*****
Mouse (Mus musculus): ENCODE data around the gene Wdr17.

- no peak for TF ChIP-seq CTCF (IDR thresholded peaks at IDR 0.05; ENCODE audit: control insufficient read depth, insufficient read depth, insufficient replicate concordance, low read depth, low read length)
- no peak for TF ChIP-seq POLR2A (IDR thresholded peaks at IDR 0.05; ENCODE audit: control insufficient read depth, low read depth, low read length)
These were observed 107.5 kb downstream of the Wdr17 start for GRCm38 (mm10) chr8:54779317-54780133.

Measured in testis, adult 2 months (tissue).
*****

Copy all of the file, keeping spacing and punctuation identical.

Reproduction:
Mouse (Mus musculus): ENCODE data around the gene Wdr17.

- no peak for TF ChIP-seq CTCF (IDR thresholded peaks at IDR 0.05; ENCODE audit: control insufficient read depth, insufficient read depth, insufficient replicate concordance, low read depth, low read length)
- no peak for TF ChIP-seq POLR2A (IDR thresholded peaks at IDR 0.05; ENCODE audit: control insufficient read depth, low read depth, low read length)
These were observed 107.5 kb downstream of the Wdr17 start for GRCm38 (mm10) chr8:54779317-54780133.

Measured in testis, adult 2 months (tissue).